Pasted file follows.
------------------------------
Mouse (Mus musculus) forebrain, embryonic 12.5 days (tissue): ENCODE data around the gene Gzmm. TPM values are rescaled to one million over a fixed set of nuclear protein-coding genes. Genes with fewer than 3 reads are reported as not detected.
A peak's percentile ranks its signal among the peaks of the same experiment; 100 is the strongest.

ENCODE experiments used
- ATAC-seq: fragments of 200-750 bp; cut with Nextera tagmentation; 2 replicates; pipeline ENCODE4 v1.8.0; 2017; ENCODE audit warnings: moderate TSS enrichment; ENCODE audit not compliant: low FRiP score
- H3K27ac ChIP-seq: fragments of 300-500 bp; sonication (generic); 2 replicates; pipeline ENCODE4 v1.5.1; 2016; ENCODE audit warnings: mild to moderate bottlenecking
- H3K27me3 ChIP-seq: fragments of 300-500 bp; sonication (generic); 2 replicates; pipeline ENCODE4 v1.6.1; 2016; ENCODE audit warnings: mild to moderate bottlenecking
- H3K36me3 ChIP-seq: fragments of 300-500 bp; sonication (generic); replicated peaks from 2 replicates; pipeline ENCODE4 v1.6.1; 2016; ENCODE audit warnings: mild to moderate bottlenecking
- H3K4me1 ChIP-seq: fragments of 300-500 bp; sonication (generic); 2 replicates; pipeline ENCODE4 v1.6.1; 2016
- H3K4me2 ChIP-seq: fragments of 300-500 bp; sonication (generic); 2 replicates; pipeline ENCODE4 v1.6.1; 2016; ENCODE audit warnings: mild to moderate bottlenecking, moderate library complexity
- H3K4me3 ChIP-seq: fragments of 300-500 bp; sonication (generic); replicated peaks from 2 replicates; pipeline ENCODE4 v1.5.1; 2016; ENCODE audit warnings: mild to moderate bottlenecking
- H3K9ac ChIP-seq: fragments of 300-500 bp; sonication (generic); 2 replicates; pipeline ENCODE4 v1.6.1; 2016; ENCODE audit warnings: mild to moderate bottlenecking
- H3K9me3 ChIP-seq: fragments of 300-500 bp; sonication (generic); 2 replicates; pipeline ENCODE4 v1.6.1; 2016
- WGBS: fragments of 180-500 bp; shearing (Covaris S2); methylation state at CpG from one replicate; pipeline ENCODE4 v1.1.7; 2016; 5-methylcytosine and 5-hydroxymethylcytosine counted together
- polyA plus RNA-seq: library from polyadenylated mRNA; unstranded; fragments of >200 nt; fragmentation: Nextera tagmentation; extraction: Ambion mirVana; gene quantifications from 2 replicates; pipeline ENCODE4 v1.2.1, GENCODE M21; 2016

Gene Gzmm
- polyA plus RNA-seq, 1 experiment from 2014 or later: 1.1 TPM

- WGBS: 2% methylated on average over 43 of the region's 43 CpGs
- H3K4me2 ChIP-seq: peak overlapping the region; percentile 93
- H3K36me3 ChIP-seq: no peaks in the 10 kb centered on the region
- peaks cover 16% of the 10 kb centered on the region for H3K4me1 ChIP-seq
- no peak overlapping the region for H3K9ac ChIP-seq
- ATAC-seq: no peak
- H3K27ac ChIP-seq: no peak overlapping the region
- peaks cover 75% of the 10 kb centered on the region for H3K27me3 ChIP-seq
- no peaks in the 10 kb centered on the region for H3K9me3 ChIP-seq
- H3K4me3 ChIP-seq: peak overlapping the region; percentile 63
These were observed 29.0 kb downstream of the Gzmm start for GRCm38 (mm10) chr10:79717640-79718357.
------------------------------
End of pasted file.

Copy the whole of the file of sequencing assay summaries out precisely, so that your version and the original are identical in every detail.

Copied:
Mouse (Mus musculus) forebrain, embryonic 12.5 days (tissue): ENCODE data around the gene Gzmm. TPM values are rescaled to one million over a fixed set of nuclear protein-coding genes. Genes with fewer than 3 reads are reported as not detected.
A peak's percentile ranks its signal among the peaks of the same experiment; 100 is the strongest.

ENCODE experiments used
- ATAC-seq: fragments of 200-750 bp; cut with Nextera tagmentation; 2 replicates; pipeline ENCODE4 v1.8.0; 2017; ENCODE audit warnings: moderate TSS enrichment; ENCODE audit not compliant: low FRiP score
- H3K27ac ChIP-seq: fragments of 300-500 bp; sonication (generic); 2 replicates; pipeline ENCODE4 v1.5.1; 2016; ENCODE audit warnings: mild to moderate bottlenecking
- H3K27me3 ChIP-seq: fragments of 300-500 bp; sonication (generic); 2 replicates; pipeline ENCODE4 v1.6.1; 2016; ENCODE audit warnings: mild to moderate bottlenecking
- H3K36me3 ChIP-seq: fragments of 300-500 bp; sonication (generic); replicated peaks from 2 replicates; pipeline ENCODE4 v1.6.1; 2016; ENCODE audit warnings: mild to moderate bottlenecking
- H3K4me1 ChIP-seq: fragments of 300-500 bp; sonication (generic); 2 replicates; pipeline ENCODE4 v1.6.1; 2016
- H3K4me2 ChIP-seq: fragments of 300-500 bp; sonication (generic); 2 replicates; pipeline ENCODE4 v1.6.1; 2016; ENCODE audit warnings: mild to moderate bottlenecking, moderate library complexity
- H3K4me3 ChIP-seq: fragments of 300-500 bp; sonication (generic); replicated peaks from 2 replicates; pipeline ENCODE4 v1.5.1; 2016; ENCODE audit warnings: mild to moderate bottlenecking
- H3K9ac ChIP-seq: fragments of 300-500 bp; sonication (generic); 2 replicates; pipeline ENCODE4 v1.6.1; 2016; ENCODE audit warnings: mild to moderate bottlenecking
- H3K9me3 ChIP-seq: fragments of 300-500 bp; sonication (generic); 2 replicates; pipeline ENCODE4 v1.6.1; 2016
- WGBS: fragments of 180-500 bp; shearing (Covaris S2); methylation state at CpG from one replicate; pipeline ENCODE4 v1.1.7; 2016; 5-methylcytosine and 5-hydroxymethylcytosine counted together
- polyA plus RNA-seq: library from polyadenylated mRNA; unstranded; fragments of >200 nt; fragmentation: Nextera tagmentation; extraction: Ambion mirVana; gene quantifications from 2 replicates; pipeline ENCODE4 v1.2.1, GENCODE M21; 2016

Gene Gzmm
- polyA plus RNA-seq, 1 experiment from 2014 or later: 1.1 TPM

- WGBS: 2% methylated on average over 43 of the region's 43 CpGs
- H3K4me2 ChIP-seq: peak overlapping the region; percentile 93
- H3K36me3 ChIP-seq: no peaks in the 10 kb centered on the region
- peaks cover 16% of the 10 kb centered on the region for H3K4me1 ChIP-seq
- no peak overlapping the region for H3K9ac ChIP-seq
- ATAC-seq: no peak
- H3K27ac ChIP-seq: no peak overlapping the region
- peaks cover 75% of the 10 kb centered on the region for H3K27me3 ChIP-seq
- no peaks in the 10 kb centered on the region for H3K9me3 ChIP-seq
- H3K4me3 ChIP-seq: peak overlapping the region; percentile 63
These were observed 29.0 kb downstream of the Gzmm start for GRCm38 (mm10) chr10:79717640-79718357.